II : Wandering
continued along the banks of the Dear
and marveled that its poisoned waters supported life—here a common moorhen pulled itself out
of the water and perched, its tentacle-like yellow legs
gripping some unknown protrusion at the water’s surface
next to a battered and curled strip of corrugated sheet
metal that rose from the water, anchored in the canal,
it seemed, for no good reason. I was on a nice
walking path adjacent to a long narrow stretch of grassy
field -- a rare feeling of unoccupied space in Artevelde
-- a perfect spot for wandering foreigners and local
dog-walkers. The back side of a building, a high
brick wall painted red on the opposite side of the
grass, had been used for an interesting commentary:
someone had painted a huge noose (an ancient symbol of
the city) depending from the top of the building.
At the bottom of the noose, attached by a smaller rope,
or perhaps by its own skin, hanging limply from a point
at its mid back, was a sallow looking dog.
An elegant bridge crossed the canal in a low angular arch with side railings of swirling wrought iron. At each of its corners was a sculpture growing, tree-like, from a tall column. The column might become a humble looking woman or a pair of boys near the top; these supported on their backs other people and cows and horses, or two people in a row boat, the weight and mass of carved stone exploding toward the top of each piece like a crown of broccoli. I did not recall any of this from my days in Artevelde. Perhaps I had never walked these rounds.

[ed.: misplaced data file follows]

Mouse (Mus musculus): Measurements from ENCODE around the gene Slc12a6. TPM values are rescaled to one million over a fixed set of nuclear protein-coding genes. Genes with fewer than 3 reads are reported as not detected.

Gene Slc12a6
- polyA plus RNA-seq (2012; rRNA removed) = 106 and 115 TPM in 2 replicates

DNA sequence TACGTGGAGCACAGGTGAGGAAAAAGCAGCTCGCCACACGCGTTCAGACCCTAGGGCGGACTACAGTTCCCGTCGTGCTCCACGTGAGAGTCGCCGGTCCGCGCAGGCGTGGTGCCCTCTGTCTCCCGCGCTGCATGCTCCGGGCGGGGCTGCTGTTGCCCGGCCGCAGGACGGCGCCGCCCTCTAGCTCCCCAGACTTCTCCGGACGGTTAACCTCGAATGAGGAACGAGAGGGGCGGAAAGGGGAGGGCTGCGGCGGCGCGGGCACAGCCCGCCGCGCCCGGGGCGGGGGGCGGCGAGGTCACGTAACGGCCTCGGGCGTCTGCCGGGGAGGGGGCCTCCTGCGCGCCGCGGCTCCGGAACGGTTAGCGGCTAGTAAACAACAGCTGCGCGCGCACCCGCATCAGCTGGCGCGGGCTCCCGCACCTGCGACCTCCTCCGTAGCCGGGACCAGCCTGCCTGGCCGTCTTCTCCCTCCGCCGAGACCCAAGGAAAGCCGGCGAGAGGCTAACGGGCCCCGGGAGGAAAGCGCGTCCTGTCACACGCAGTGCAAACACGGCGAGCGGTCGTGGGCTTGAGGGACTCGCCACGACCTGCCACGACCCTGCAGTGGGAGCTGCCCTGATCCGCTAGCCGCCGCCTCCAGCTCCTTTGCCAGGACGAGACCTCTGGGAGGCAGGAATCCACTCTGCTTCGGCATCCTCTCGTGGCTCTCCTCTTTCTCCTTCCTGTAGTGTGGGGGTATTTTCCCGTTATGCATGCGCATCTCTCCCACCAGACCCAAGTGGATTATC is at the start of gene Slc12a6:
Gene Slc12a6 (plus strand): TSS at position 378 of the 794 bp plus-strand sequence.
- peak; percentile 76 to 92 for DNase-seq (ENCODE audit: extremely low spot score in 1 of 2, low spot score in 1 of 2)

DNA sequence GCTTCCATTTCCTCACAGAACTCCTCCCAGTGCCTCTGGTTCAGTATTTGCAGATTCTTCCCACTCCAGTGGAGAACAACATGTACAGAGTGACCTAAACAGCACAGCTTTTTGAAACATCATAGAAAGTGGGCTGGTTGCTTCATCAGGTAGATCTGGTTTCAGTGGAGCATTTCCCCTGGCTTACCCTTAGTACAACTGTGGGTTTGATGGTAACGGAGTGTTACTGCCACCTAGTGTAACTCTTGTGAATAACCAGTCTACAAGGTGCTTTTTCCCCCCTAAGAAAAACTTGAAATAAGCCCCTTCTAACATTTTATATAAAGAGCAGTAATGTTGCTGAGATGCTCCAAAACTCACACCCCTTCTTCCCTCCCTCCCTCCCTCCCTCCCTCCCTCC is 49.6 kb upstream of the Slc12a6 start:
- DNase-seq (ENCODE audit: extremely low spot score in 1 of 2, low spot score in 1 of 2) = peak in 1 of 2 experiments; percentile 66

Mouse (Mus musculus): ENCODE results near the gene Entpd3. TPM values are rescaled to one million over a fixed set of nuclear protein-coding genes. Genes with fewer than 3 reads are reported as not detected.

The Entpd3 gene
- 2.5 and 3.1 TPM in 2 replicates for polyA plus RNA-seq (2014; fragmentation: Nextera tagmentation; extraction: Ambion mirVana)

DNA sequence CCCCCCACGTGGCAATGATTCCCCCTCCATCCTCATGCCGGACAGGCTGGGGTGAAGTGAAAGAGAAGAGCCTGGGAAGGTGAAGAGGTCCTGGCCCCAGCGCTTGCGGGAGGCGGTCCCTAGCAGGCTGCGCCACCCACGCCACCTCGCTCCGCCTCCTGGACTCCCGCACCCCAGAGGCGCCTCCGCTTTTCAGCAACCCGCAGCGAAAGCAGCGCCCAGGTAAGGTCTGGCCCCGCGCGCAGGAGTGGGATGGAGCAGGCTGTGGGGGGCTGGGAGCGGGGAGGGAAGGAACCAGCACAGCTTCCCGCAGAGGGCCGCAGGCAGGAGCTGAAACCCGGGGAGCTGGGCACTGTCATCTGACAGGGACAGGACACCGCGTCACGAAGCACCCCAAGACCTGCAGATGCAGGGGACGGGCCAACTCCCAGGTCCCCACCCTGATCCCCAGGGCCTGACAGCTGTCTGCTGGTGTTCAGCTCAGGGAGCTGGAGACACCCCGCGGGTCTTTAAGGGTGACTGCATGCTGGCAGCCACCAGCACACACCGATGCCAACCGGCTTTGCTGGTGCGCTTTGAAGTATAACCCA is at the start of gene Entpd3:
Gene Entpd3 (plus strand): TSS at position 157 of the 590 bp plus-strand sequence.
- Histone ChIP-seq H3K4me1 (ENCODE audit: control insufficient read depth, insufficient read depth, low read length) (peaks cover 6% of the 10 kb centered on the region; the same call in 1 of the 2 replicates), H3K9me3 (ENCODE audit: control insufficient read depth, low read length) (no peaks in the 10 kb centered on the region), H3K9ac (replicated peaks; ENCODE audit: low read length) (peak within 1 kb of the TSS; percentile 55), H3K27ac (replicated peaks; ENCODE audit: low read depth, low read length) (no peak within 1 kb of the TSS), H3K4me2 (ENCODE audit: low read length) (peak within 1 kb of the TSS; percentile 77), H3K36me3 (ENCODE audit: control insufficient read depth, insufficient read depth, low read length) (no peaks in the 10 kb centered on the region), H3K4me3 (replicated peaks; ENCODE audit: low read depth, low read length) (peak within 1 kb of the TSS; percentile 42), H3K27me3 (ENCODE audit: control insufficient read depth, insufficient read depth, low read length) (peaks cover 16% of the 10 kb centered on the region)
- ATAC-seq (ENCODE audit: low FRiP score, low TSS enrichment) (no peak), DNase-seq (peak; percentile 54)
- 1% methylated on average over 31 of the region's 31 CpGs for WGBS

left the Dear and chose again random, narrow
streets. On one house was an intriguing
display: five square boxes framed in black wood
and fronted in glass were lined up in a row, mounted to
the glass bricks on the side of the building.
Inside were neither saints nor virgins. The first
held a selection of slender stones standing on their
smooth, rounded ends. The second in the sequence
offered pinecones resting in the slightly dimpled backs
of white cotton-ball sheep. The third held an
assortment of garlic heads, filberts, and swirls of
dried grasses. Four dwarves with long pointed hats
holding implements, lanterns, and pipes stood in the
fourth case. The fifth was nothing but a thick web
of shattered glass, as far as I could see -- either the
work of vandals or the pure genius of the artist.
On the way back to the hotel I saw the French recording
artist, Serge Gainsbourg, in a shop window. Actually it
was a ceramic figurine, a rather grotesque
representation of Mr. Gainsbourg in an aqua
leisure suit, on sale for 32 Euros.